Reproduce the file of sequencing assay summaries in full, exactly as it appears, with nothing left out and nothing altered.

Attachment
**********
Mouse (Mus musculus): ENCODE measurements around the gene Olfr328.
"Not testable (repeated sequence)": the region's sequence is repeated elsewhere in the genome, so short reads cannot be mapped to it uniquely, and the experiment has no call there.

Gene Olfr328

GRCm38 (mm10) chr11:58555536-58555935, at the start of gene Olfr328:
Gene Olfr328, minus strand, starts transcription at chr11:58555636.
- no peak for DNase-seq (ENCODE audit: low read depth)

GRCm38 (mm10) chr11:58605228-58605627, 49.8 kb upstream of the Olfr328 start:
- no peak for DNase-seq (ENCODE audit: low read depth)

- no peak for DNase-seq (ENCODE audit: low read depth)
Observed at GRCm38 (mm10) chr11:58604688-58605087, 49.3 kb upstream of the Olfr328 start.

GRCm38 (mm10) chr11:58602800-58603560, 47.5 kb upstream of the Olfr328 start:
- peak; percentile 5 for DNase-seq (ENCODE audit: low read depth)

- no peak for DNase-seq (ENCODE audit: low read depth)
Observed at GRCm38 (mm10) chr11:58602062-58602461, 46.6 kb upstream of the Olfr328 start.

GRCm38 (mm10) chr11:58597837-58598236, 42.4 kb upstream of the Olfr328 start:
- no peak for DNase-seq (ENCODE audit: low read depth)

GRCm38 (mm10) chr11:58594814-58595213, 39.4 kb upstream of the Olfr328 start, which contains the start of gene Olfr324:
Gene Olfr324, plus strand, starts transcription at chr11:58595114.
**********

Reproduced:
Mouse (Mus musculus): ENCODE measurements around the gene Olfr328.
"Not testable (repeated sequence)": the region's sequence is repeated elsewhere in the genome, so short reads cannot be mapped to it uniquely, and the experiment has no call there.

Gene Olfr328

GRCm38 (mm10) chr11:58555536-58555935, at the start of gene Olfr328:
Gene Olfr328, minus strand, starts transcription at chr11:58555636.
- no peak for DNase-seq (ENCODE audit: low read depth)

GRCm38 (mm10) chr11:58605228-58605627, 49.8 kb upstream of the Olfr328 start:
- no peak for DNase-seq (ENCODE audit: low read depth)

- no peak for DNase-seq (ENCODE audit: low read depth)
Observed at GRCm38 (mm10) chr11:58604688-58605087, 49.3 kb upstream of the Olfr328 start.

GRCm38 (mm10) chr11:58602800-58603560, 47.5 kb upstream of the Olfr328 start:
- peak; percentile 5 for DNase-seq (ENCODE audit: low read depth)

- no peak for DNase-seq (ENCODE audit: low read depth)
Observed at GRCm38 (mm10) chr11:58602062-58602461, 46.6 kb upstream of the Olfr328 start.

GRCm38 (mm10) chr11:58597837-58598236, 42.4 kb upstream of the Olfr328 start:
- no peak for DNase-seq (ENCODE audit: low read depth)

GRCm38 (mm10) chr11:58594814-58595213, 39.4 kb upstream of the Olfr328 start, which contains the start of gene Olfr324:
Gene Olfr324, plus strand, starts transcription at chr11:58595114.